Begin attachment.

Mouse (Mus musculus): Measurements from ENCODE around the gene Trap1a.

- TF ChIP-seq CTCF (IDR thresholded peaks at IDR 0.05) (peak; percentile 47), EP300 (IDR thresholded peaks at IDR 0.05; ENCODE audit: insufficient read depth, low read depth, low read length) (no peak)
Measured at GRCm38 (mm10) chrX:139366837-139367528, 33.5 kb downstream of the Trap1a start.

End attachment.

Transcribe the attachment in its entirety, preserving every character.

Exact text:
Mouse (Mus musculus): Measurements from ENCODE around the gene Trap1a.

- TF ChIP-seq CTCF (IDR thresholded peaks at IDR 0.05) (peak; percentile 47), EP300 (IDR thresholded peaks at IDR 0.05; ENCODE audit: insufficient read depth, low read depth, low read length) (no peak)
Measured at GRCm38 (mm10) chrX:139366837-139367528, 33.5 kb downstream of the Trap1a start.